On Tue, Oct 28, 2014 at 5:21 PM, Jukka Jylänki <email@example.com> wrote:Being able to do typed array memcpys without allocating new typed array views would be very much preferred by Emscripten applications. A lot of Emscripten-generated garbage comes from this origin, and the impact of this to Firefox is being discussed at https://bugzilla.mozilla.org/show_bug.cgi?id=936168Thanks for the link, lot's of interesting insight there!In Emscripten specifically to implement memcpy, we have observed typed array .set() to be slower than manually looping over bytes for small copies, so in Emscripten, short <4K element memcpys do a for loop over the data, and only larger ones do a typed array .set() call. I suspect Florian's example of very small ~1K range of copying won't get any faster if there are JS function calls involved.Yep. I've mostly dealt with audio, where (due to the current script processing strategy of Web Audio API implementations) the buffer sizes are generally around 8k samples or more, and set() has been the most efficient way to deal with copying there. Even for zeroing an array, the fastest strategy has been to dst.set(new Float32Array(dst.length)), even with the GC costs. I've sometimes gone as far as to have empty arrays lying around for zeroing, and/or sending array buffers I know to be GC'd to an empty worker... Don't take my word for it though, it's been more than a year since I was last doing this sort of stuff actively.
I think while it can be improved, set() is pretty good for memset, but FWIW in the case of filling arrays with arbitrary data, native implementations won't be of much help. I like to think of JS as a distributed system in terms of performance, where you want to pass small data in close proximity and larger data when the distance grows (where native implementations are far and JS implementations are close).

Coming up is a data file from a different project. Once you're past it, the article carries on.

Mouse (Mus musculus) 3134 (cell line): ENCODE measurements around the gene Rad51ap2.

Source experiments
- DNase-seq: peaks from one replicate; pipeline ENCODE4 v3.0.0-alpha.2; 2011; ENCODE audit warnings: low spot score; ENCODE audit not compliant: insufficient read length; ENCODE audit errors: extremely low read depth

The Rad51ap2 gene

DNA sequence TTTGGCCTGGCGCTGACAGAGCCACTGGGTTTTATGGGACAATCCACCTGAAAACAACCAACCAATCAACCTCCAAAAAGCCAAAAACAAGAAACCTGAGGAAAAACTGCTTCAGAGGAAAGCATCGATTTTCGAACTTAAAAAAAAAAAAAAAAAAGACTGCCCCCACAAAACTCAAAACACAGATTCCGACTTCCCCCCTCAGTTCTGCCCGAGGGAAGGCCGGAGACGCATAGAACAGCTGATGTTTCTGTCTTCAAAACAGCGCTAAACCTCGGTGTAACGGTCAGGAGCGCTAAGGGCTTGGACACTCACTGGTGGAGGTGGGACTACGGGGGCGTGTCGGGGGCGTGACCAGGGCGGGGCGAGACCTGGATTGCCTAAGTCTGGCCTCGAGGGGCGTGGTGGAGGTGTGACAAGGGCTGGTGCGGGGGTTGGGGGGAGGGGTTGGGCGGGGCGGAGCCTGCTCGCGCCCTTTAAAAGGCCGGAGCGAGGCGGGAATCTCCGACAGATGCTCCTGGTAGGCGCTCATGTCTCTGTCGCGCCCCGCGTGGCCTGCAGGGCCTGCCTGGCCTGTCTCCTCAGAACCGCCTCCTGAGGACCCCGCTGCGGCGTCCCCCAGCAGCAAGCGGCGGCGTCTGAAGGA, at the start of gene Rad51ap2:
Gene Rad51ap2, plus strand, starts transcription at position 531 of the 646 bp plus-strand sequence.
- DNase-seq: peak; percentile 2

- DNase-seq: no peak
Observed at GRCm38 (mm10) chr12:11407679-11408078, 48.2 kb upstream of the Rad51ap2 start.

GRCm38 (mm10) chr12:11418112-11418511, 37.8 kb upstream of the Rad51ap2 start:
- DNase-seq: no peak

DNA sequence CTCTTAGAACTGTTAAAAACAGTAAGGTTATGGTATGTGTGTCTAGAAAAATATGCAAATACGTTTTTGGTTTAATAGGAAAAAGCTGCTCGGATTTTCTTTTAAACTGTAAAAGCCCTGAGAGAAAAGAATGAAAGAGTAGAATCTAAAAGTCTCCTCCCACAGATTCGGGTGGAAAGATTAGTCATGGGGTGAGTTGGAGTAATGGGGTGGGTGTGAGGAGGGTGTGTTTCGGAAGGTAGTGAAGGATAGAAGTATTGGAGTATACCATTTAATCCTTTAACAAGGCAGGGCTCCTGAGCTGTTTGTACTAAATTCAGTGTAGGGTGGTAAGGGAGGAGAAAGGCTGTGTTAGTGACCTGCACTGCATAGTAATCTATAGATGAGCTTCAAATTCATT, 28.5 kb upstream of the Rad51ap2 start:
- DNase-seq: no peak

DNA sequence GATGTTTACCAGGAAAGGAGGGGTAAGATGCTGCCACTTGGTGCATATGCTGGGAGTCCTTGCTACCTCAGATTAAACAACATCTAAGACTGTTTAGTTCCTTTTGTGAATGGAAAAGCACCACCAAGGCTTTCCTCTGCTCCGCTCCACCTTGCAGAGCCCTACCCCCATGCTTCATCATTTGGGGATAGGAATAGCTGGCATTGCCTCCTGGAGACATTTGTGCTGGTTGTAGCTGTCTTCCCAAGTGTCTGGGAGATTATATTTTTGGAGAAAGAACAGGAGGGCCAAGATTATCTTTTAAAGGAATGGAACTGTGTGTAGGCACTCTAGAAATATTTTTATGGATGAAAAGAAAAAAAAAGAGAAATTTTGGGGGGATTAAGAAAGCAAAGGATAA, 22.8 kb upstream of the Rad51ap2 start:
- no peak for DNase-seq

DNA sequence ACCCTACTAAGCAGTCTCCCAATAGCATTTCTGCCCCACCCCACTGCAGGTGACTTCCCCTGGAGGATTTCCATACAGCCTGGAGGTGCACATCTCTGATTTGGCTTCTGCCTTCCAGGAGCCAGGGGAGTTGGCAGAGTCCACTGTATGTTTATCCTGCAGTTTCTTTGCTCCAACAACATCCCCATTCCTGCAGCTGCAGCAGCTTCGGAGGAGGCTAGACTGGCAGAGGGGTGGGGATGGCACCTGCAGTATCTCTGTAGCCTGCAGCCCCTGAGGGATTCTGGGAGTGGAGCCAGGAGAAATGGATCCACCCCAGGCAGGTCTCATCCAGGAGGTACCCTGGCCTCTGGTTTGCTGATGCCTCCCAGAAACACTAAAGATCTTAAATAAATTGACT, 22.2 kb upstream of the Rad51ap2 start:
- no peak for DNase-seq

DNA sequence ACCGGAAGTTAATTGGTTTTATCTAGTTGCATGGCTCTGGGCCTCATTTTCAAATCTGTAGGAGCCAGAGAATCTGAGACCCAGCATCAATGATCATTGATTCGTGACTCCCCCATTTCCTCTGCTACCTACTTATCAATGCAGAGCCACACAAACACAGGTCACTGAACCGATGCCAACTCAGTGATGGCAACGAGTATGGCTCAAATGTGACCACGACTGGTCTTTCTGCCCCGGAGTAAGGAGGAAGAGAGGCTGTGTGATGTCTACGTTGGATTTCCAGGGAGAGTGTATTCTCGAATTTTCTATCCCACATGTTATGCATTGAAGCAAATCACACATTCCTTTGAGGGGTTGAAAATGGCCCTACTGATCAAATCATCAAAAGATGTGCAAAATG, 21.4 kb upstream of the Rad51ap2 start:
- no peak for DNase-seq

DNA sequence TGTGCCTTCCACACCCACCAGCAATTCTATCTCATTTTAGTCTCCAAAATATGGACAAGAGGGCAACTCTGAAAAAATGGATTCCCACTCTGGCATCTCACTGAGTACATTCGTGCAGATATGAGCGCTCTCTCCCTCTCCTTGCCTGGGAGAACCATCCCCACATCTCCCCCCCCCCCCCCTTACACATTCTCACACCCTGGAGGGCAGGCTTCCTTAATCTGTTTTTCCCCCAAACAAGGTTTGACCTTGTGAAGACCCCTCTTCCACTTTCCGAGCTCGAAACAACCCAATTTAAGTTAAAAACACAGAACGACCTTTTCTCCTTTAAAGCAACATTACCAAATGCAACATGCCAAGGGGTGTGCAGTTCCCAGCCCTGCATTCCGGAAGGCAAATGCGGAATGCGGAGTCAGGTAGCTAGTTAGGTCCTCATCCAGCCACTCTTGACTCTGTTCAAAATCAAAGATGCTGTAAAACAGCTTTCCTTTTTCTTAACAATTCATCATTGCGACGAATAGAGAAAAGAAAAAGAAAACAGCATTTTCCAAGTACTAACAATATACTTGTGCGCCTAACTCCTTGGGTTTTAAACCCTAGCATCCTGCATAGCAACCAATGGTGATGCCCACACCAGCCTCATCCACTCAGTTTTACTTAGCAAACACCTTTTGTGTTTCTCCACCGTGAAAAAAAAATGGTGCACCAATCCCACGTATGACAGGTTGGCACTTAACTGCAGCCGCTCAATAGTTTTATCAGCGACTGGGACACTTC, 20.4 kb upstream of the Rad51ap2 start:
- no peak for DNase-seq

If you care about performance, eventually you'll probably want to use SIMD intrinsics for most of the array filling cases anyway (which will of course unfortunately be even harder to read than the currently fastest implementation), so adding a method specifically for the performance characteristics of that use case seems premature.But to come back to my zeroing example, I think it would be super-handy to have a method for filling an array with a specific number, e.g. zero. This has been one of the biggest performance headaches I've had in implementing DSP stuff, where just iterating over a large array and setting all values to one specific value is severely slower than using set() on a pre-defined array. The Web Array Math  proposal defines other filling methods, such as filling with random or a range, but I think resetting the array should be something defined in the Typed Array spec itself.BTW, this discussion should probably take place in es-discuss, given that ES adopted typed arrays into its spec.
 http://opera-mage.github.io/webarraymath/2014-10-28 16:56 GMT+02:00 Jussi Kalliokoski <firstname.lastname@example.org>:On Tue, Oct 28, 2014 at 4:19 PM, Florian Bösch <email@example.com> wrote:On Tue, Oct 28, 2014 at 2:42 PM, Jussi Kalliokoski <firstname.lastname@example.org> wrote:On Tue, Oct 28, 2014 at 3:15 PM, Mark Callow <email@example.com> wrote:On Oct 28, 2014, at 8:04 PM, Florian Bösch <firstname.lastname@example.org> wrote:I propose an addition to the typed array specification that introduces these methods like
- argcpy(uint dstOffset, arguments...)
- arrcpy(uint dstOffset, Array|TypedArrayView someArray)dst.set(someArray, dstOffset);dst.set(0, 1, 2, 3, 4) --> invalid argument errort, not a substitute for argcpy suggestion.Didn't try to be. :)That can only be improved by improving the implementations, adding a new method that does the exact same thing (except that the arguments are reversed) won't help. I doubt the arguments-based one would be any better, since I'm quite skeptic that arguments objects have better performance characteristics (in terms of memory, GC or allocation time) than arrays.
- memcpy(uint dstByteOffset, TypedArray[View] origin, uint srcByteOffset, uint srcByteCount)dst.set(src.subarray(srcOffset, srcOffset + srcByteCount), dstOffset);You do not want to allocate an object a million times if you can avoid it in an on-line preprocessing step to copy memory from one array to another. Likewise, you do not want to allocate a GCed object oftentime at runtime for fairly obvious reasons.Obviously. Maybe we could introduce optional arguments for srcOffset and srcEnd to set(). Or add a new method to avoid overloading costs.- Jussi